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Zelkina v. Orlioukova


February 23, 2009


On appeal from the Superior Court of New Jersey, Law Division, Bergen County, Docket L-7915-07.

Per curiam.


Submitted January 12, 2009

Before Judges Carchman, R. B. Coleman and Simonelli.

In this whistleblower case, plaintiff Lidia Zelkina appeals from the April 11, 2008 order dismissing her complaint for failure to state a claim upon which relief can be granted, R. 4:6-2(e).*fn1 We reverse.

The facts are summarized from the record. On November 14, 2005, defendant Confident Care Corporation (Confident Care) entered into a Consulting Agreement with First Choice, LLC, (First Choice) an entity providing accounting services to individuals and corporations. Plaintiff, a partner of First Choice, signed the agreement on First Choice's behalf. Plaintiff contends that although she was an independent contractor under the agreement, she was actually an employee of Confident Care for the purpose of asserting a claim under the Conscientious Employee Protection Act (CEPA), N.J.S.A. 34:19-1 to -14. She claimed that she worked forty hours a week at Confident Care's offices, held the title of "controller," and handled all of Confident Care's audits, accounting and banking operations. She also claimed that Confident Care provided her supplies and support staff, gave her four weeks paid vacation, six paid holidays and five sick days and paid her healthcare and travel expenses.

Plaintiff also contends that defendant Elena Orlioukova gave Confident Care's workers' compensation carrier a fraudulent list of employees in order to save on yearly premiums. After advising defendants that she would not partake in defrauding the workers' compensation carrier, plaintiff was terminated.

Defendants claim that it terminated the agreement because of plaintiff's material breaches. They allege that plaintiff improperly provided services to Confident Care's competitors, disclosed confidential information to a competitor, competed with Confident Care as a partner of a competitor, and used Confident Care's computer system and software to work on matters for a competitor.

In support of their motion to dismiss, pursuant to R. 4:6-2(e), defendants argued that CEPA does not apply to plaintiff's individual claims against Orlioukova and that CEPA does not apply at all because plaintiff was an independent contractor. The motion judge granted the motion, finding that plaintiff was an independent contractor under the agreement who was not entitled to CEPA protections and that she never reported the alleged fraud to an outside agency. The judge did not rule on the individual claims against Orlioukova.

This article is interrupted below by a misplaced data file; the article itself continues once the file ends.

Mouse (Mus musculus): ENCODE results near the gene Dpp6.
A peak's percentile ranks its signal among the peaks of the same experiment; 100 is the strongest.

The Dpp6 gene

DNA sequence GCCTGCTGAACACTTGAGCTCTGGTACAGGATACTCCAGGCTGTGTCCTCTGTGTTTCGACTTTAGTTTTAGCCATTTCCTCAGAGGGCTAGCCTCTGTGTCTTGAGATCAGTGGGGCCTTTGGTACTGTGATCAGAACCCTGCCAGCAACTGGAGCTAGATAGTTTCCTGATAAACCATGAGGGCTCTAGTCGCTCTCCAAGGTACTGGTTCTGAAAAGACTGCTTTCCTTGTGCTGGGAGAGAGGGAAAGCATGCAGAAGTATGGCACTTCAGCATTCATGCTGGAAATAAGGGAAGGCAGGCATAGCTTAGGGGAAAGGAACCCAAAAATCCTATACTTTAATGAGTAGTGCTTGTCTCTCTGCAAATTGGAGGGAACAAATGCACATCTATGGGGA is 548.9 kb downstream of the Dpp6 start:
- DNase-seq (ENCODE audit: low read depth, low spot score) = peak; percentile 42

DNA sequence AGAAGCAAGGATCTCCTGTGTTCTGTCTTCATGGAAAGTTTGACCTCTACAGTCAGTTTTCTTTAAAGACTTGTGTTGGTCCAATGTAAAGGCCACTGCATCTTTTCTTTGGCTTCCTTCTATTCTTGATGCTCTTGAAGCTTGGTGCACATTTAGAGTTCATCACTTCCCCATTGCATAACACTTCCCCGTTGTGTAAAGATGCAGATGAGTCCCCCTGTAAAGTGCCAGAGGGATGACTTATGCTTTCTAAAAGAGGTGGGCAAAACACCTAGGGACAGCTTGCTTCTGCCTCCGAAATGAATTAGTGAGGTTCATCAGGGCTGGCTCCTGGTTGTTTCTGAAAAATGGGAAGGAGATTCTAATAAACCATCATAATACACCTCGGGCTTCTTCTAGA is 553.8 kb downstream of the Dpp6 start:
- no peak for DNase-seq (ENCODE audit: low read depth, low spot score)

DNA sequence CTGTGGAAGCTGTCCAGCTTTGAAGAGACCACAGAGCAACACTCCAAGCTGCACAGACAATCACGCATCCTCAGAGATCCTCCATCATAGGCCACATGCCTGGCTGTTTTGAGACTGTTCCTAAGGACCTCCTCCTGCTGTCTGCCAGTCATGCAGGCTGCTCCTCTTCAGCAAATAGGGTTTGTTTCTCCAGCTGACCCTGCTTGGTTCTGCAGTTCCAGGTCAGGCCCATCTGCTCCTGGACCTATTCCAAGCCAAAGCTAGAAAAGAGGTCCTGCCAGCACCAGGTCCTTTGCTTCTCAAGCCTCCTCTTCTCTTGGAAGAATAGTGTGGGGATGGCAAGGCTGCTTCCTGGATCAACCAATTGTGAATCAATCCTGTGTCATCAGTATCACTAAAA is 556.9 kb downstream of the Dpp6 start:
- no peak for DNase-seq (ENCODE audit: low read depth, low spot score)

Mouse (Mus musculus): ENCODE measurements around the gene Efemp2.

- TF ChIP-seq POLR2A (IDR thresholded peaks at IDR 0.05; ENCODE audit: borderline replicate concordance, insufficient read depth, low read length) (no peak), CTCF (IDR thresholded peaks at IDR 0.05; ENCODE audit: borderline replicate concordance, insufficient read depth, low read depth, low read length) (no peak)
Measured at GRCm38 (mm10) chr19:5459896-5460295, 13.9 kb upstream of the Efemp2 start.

We first emphasize that the motion judge erred in dismissing the complaint under R. 4:6-2(e). Because the judge relied on matters outside the pleadings,*fn2 he was required to treat the motion "as one for summary judgment and dispose[] of [it] as provided by R. 4:46[.]" R. 4:6-2.

To resolve a summary judgment motion in a CEPA case based on an "independent contractor" issue, the court must consider the following factors:

(1) the employer's right to control the means and manner of the worker's performance; (2) the kind of occupation--supervised or unsupervised; (3) skill; (4) who furnishes the equipment and workplace; (5) the length of time in which the individual has worked; (6) the method of payment; (7) the manner of termination of the work relationship; (8) whether there is annual leave; (9) whether the work is an integral part of the business of the "employer;" (10) whether the worker accrues retirement benefits; (11) whether the "employer" pays social security taxes; and (12) the intention of the parties. [D'Annunzio v. Prudential Insurance Company of America, 192 N.J. 110, 123 (2007) (quoting Pukowsky v. Caruso, 312 N.J. Super. 171, 182-83 (App. Div. 1998)).]

The court must also consider "the extent to which there has been a functional integration of the employer's business with that of the person doing the work[,]" and "the worker's economic dependence on the employer's work[.]" Id. at 123-24.

Here, the court did not engage in a D'Annunzio analysis. He improperly based his decision solely on the agreement. The judge also erroneously determined that CEPA requires reporting illegal activity to an outside agency. CEPA prohibits an employer's retaliation against and employee who "[o]bjects to, or refuses to participate in any activity, policy or practice which the employee reasonably believes [] is fraudulent or criminal[.]" N.J.S.A. 34:19-3c(2). Reporting illegal activity to an outside agency clearly is not required to sustain a CEPA claim. Defendants apparently concedes this as they do not address this issue in their merits brief.

And finally, individual liability is cognizable under CEPA:

Under CEPA, an "employer" is liable for retaliation against an employee. N.J.S.A. 39:19-3. An "employer" is defined as "any individual, partnership, association, corporation or any person or group of persons acting directly or indirectly on behalf of or in the interest of an employer with the employer's consent." N.J.S.A. 39:19-2a (emphasis added). The underlined portion of the definition of "employer" includes a business entity's employee. A fair reading of the statute therefore makes both the employer and the employee subject to CEPA's prohibitions. [Maw v. Advanced Clinical Communications, Inc., 359 N.J. Super. 420, 439-40 (App. Div. 2003); rev'd on other grounds, 179 N.J. 439 (2004).]

See also Higgins v. Pascack Valley Hospital, 158 N.J. 404, 425 (1999). Thus, plaintiff can assert individual claims against Orlioukova.


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